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From: Alo Sarv (alo17_at_[hidden])
Date: 2005-07-23 05:36:13

Vladimir Prus wrote:
>>2. Why does msvc build display the source files separately during build,
>>but no other toolset do? I understand it's "standard" for MSVC to show
>>that (e.g. when launched from IDE), but shouldn't all toolsets generate
>>roughly the same output?
> What do you mean? For all toolsets, Boost.Build generates something like:
> toolset.compile.c bin/toolset/debug/a.o
> toolset.compile.c bin/toolset/debug/b.o
> toolset.compile.c bin/toolset/debug/c.o
$ bjam msvc

$ bjam gcc
gcc.compile.c++ bin\extra\gcc\debug\threading-multi\barrier.o
gcc.compile.c++ bin\extra\gcc\debug\threading-multi\condition.o
gcc.compile.c++ bin\extra\gcc\debug\threading-multi\exceptions.o

With msvc, it prints the filename separately on new line.

>>5. Just a note about the manual from someone who just spent 4 days
>>learning BB - BBv2 manual IS a lot better than v1 one, but the
>>organization is bit rough, it's hard to find specific things in it, so
>>you end up clicking through all the pages each time you need a specific
>>thing. You can't just hop in there to look up a single thing, you'd have
>>to read the entire manual in detail (at least once) to get the features
>>overview ...
> Can you suggest the organization that would work better for you?

1. In the beginning of Tutorial, start out with something like is shown
on "Project Hiararchies" page - list all files, and their purposes in
order to build minimal project; currently the first Hello, world chapter
has no mention of project-root.jam, so the reader is unable to create a
hello-world sample before he reads 4 more chapters.

2. Moving on from 1., list the purposes and functions different files in
the hierarchy have; I'v used BB now for about a week, and I'm still
confused between Jamfile, project-root.jam, site-config.jam,
user-config.jam and custom .jam files, e.g. what can I do in each of them.

3. Then list target types (exe, lib, more?); the syntax for describing a
target includes many fields (4 I think?), separated by :'s; describe
each fields purpose, and add a complete list of values that can be
placed in each field; for example, SOURCES field can also contain
references to libraries, which wasn't intuitive at first.

4. Using the title "pre-built targets" isn't intuitivly refering to
external libraries, I would suggest titling it as "Linking against
external libraries".

5. Projects, why, how. Personally I'm still confused between project
"requirements" and "usage-requirements"; I was unable to specify both.
For example, I'm keeping Boost libraries sources in my code tree, so I
have something like this:
local BOOST_ROOT ;
project boost
: requirements <include>$(BOOST_ROOT)
<threading>multi <define>BOOST_ALL_DYN_LINK=1
lib boost_thread
: : <include>$(BOOST_ROOT) <threading>multi
As you notice, I had to use <include>$(BOOST_ROOT) twice, and I still
haven't figured out why...

6. Command-line arguments full reference - currently all command-line
arguments are spread across the manual. You go briefly over command-line
args in Chapter 23, subsection "Command line" - but how does this fit
under "Detailed Rerefence" heading?

... Adding custom command-line arguments. Requesting specific compiler
version from commandline (bjam gcc-4.0)? Requesting custom
compile-command from commandline (bjam gcc="distcc g++-4.0" or bjam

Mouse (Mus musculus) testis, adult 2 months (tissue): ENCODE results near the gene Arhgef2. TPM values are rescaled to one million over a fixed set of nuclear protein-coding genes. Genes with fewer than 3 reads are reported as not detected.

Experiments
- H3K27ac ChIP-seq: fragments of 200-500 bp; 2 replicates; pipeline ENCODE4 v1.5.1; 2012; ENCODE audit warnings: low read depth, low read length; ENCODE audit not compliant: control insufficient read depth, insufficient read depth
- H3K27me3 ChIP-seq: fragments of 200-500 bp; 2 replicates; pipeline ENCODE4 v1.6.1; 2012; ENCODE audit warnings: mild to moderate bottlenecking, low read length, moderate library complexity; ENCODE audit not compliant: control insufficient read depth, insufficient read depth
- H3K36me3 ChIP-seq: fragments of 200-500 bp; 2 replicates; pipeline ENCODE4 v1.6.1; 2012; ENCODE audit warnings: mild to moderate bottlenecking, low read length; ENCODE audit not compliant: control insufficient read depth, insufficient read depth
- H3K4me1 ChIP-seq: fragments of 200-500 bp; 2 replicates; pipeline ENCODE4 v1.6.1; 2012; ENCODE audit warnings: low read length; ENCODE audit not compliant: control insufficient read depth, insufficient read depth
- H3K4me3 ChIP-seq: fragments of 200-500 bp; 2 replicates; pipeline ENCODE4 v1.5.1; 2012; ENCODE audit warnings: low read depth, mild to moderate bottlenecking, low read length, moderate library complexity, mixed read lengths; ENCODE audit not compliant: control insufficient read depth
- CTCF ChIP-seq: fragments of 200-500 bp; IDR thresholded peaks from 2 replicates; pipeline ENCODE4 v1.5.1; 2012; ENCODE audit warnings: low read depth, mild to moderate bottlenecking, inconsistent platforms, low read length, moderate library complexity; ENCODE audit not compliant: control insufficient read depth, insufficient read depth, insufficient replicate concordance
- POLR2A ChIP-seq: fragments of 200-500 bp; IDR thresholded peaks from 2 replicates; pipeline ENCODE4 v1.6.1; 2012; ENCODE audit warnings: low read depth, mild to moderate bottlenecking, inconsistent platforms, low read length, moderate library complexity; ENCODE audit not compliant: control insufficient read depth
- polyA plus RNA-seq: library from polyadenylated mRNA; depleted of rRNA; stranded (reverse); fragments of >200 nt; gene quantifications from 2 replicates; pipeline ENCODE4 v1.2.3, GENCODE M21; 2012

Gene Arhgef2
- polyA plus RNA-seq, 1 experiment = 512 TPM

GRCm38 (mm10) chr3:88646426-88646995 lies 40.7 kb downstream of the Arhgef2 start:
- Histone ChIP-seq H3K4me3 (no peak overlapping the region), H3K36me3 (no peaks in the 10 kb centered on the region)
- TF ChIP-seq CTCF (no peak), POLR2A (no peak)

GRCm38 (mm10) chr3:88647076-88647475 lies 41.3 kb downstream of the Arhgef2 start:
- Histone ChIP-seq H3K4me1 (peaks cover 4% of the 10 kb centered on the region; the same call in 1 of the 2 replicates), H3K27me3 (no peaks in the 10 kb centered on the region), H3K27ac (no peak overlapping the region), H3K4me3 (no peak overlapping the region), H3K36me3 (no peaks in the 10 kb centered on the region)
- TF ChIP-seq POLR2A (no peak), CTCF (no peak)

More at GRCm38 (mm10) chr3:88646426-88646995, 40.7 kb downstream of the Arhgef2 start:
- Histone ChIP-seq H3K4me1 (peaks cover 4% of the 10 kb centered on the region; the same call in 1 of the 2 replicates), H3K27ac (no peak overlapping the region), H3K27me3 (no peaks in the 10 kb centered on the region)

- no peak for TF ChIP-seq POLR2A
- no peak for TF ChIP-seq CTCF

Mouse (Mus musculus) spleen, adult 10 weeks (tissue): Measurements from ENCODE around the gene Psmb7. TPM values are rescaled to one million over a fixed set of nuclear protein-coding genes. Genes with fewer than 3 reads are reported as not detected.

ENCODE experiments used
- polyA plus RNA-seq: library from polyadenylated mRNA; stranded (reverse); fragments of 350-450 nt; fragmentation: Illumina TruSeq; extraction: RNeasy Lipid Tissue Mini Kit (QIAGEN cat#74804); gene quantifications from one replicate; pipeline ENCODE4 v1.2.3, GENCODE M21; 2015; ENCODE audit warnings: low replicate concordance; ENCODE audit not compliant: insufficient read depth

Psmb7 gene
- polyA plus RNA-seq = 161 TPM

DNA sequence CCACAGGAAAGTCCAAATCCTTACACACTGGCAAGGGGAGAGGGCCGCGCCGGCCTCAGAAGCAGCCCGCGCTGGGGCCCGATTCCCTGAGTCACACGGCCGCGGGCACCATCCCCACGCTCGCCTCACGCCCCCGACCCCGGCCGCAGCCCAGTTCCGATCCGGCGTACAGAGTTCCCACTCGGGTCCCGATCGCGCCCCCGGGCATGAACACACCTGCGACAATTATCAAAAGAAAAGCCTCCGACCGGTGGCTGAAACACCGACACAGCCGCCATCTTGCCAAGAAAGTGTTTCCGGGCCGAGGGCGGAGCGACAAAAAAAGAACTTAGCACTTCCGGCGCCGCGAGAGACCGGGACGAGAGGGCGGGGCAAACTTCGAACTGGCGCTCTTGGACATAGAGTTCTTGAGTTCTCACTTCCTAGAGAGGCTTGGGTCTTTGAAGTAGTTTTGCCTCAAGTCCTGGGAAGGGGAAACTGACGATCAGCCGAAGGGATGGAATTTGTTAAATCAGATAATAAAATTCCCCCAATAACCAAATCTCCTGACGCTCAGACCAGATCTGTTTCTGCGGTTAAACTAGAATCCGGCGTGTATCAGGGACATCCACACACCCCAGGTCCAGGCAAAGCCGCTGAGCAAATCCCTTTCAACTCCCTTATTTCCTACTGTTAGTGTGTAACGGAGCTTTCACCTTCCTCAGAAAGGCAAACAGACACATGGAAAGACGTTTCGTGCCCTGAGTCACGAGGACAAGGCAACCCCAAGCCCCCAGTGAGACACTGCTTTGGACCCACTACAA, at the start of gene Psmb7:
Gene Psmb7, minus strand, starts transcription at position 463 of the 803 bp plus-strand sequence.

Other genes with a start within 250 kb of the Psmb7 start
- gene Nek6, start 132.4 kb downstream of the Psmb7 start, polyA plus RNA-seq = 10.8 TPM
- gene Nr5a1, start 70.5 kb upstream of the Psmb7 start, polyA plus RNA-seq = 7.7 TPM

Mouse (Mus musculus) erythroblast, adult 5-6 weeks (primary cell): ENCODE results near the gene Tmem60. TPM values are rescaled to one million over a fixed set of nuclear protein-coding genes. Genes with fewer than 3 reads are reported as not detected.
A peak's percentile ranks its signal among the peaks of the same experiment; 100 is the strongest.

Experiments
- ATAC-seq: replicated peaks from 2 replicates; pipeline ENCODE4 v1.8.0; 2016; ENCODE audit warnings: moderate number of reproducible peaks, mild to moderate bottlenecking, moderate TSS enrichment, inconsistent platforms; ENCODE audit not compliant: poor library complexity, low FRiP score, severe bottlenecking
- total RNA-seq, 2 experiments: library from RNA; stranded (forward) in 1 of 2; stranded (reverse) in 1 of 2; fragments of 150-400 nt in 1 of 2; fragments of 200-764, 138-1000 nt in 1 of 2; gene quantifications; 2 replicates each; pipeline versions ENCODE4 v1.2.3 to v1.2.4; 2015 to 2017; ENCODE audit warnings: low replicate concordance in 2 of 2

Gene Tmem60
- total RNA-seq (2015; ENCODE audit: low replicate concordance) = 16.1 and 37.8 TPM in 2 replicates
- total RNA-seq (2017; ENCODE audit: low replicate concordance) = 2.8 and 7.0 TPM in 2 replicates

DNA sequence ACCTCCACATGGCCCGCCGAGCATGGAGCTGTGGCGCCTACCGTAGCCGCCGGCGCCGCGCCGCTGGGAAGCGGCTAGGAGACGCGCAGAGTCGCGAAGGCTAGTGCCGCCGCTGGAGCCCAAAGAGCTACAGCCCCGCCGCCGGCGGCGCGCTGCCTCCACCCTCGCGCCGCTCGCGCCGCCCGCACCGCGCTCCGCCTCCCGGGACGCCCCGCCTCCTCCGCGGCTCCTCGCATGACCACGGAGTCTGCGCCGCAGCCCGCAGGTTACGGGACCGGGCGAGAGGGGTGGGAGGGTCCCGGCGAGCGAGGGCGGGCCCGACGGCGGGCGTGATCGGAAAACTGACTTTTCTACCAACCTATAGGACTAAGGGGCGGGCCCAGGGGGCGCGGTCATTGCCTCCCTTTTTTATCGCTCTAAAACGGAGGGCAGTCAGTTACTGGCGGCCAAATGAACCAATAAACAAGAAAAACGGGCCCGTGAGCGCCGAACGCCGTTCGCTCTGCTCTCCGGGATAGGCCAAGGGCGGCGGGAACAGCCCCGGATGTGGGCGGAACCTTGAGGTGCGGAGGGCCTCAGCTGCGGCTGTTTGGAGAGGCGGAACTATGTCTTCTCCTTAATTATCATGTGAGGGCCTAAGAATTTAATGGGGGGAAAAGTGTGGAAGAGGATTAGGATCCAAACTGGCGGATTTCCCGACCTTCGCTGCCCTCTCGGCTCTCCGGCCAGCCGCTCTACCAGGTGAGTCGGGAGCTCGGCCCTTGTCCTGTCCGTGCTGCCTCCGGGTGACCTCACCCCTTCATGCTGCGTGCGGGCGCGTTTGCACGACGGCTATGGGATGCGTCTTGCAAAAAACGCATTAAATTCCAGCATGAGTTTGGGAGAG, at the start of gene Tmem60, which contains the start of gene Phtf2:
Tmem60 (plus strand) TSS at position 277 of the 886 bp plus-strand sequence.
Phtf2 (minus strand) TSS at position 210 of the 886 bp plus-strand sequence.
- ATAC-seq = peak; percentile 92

gcc="colorgcc") ? Setting variables from commandline (bjam
sBOOST_ROOT=c:\boost - worked with BBv1, doesn't with BBv2 ?) ...

7. Writing custom targets (I think I'm refering to "rules" actually
here) - e.g. 'install' rule, which should copy files to system. Speaking
of which - I don't see any reference of such commands, e.g. FileClone,
SymLink, MkDir etc - in the manual.

8. Variables, their usage; local, global variables; accessing variables
cross Jamfiles (again from the above example, I'm unable to access
BOOST_ROOT variable from anywhere else except the Jamfile that declared
it, even with the 'local' keyword dropped from variale declaration).

Overall, if you look at the manual index we currently see:
* Tutorial
* User documentation
* Extended Manual
* Detailed Reference

In tutorial section, it's normal to leave out feature listings, and
focus on getting minimal examples running; altough I would recommend
starting out with a full example (including all required files), and
then explaining it line-by line, instead of showing snippets of code in
each page.

What exactly is the difference between UserDoc, ExtMan and DetRef ?
Which one should I search if I want to do X ? Or Y ?

What about hierarchy like this:

1. Getting Started
[ includes installation and tutorial, with 1-2 small, but complete
examples (points 1. and 2.) ]
2. Writing Jamfiles
[ includes detailed reference of what you can do with Jamfiles, e.g
targets, variables, dependencies, projects; starting simple, moving
towards more complex things (3, 4, 5) ]
3. Invoking Bjam
[ includes detailed reference on command-line arguments, how bjam
scans Jamfiles in folders; how it works to achieve targets;
multi-threaded compilations; what other black magic can one do from
commandline (overriding compile-commands, etc) (6) ]
4. Extending Boost.Build
[ includes overview of the tools/v2/ folder's contents; when/how to
write custom jam code - e.g. new toolsets, OS features, custom
targets (QT's uic / moc are good examples for this) (7, 8) ]
5. Frequently Asked Questions
[ no changes needed ]

Another thing that I was unable to find in this manual was actual Jam
language reference - had to do some googling around to find something on
it; maybe there was a link somewhere in the manual, but I couldn't find
it; anyway, shouldn't a build-system manual also include reference
manual of the actual language used to extend the build system? External
link would be sufficient.



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